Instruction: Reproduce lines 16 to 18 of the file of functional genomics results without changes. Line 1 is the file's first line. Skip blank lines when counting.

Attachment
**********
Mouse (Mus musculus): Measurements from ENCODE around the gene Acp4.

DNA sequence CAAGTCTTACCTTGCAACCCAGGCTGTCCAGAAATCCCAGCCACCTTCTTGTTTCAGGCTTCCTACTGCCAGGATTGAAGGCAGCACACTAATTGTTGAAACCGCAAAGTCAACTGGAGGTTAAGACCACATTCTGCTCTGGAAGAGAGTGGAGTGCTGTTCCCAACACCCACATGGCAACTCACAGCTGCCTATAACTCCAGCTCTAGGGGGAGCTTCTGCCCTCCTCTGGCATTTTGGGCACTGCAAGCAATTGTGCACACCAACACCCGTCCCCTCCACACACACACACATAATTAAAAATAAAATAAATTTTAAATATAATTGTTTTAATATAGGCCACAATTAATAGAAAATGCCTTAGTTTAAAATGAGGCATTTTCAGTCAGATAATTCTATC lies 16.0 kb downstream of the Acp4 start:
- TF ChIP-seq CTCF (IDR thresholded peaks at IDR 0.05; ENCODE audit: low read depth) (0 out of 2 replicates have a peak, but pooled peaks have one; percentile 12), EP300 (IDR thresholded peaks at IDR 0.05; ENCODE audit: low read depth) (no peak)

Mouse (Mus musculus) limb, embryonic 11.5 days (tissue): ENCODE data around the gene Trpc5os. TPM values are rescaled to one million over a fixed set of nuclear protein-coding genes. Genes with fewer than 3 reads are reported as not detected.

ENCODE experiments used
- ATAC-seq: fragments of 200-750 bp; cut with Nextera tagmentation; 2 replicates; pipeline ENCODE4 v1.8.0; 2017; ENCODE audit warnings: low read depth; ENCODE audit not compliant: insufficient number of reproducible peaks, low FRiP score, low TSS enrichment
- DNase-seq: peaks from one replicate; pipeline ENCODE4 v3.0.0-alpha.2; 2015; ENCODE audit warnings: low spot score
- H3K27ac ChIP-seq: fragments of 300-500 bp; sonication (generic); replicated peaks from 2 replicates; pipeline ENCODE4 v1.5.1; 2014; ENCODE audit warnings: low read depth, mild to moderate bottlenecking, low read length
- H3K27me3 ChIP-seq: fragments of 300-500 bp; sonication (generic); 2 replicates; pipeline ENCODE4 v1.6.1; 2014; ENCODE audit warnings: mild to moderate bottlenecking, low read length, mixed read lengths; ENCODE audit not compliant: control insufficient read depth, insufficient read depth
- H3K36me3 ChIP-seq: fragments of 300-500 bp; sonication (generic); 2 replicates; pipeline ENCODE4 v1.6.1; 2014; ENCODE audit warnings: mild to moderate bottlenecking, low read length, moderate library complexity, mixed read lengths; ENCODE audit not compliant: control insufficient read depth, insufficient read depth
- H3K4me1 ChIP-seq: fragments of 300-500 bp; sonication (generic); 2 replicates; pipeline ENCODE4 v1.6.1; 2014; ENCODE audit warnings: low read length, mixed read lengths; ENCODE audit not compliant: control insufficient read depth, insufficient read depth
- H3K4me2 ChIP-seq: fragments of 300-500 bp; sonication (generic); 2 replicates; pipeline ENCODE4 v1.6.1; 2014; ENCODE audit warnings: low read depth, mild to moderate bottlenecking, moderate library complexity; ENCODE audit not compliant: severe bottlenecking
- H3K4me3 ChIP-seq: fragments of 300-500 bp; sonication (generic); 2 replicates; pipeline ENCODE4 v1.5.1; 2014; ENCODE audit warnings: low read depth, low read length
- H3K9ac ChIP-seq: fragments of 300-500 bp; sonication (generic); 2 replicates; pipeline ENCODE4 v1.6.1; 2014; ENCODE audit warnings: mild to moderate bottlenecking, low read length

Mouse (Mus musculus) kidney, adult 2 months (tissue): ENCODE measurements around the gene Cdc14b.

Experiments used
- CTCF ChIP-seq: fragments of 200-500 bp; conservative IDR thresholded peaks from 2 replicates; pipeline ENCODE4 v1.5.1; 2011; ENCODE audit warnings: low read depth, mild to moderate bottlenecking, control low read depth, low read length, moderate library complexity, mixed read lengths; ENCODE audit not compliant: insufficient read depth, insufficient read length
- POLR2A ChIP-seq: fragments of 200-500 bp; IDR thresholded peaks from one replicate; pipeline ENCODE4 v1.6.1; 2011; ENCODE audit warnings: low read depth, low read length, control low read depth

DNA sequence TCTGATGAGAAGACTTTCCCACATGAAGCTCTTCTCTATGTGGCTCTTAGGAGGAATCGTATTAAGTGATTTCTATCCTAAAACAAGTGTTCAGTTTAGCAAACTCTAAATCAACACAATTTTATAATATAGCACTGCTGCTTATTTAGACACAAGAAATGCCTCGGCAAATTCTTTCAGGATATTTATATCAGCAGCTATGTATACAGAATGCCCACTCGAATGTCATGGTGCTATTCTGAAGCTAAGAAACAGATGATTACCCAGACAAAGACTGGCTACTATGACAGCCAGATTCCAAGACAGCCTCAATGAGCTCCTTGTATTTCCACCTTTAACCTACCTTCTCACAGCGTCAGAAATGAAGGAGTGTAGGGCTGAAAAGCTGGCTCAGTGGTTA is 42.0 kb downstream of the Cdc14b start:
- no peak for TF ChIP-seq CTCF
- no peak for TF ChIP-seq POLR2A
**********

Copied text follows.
Experiments used
- CTCF ChIP-seq: fragments of 200-500 bp; conservative IDR thresholded peaks from 2 replicates; pipeline ENCODE4 v1.5.1; 2011; ENCODE audit warnings: low read depth, mild to moderate bottlenecking, control low read depth, low read length, moderate library complexity, mixed read lengths; ENCODE audit not compliant: insufficient read depth, insufficient read length
- POLR2A ChIP-seq: fragments of 200-500 bp; IDR thresholded peaks from one replicate; pipeline ENCODE4 v1.6.1; 2011; ENCODE audit warnings: low read depth, low read length, control low read depth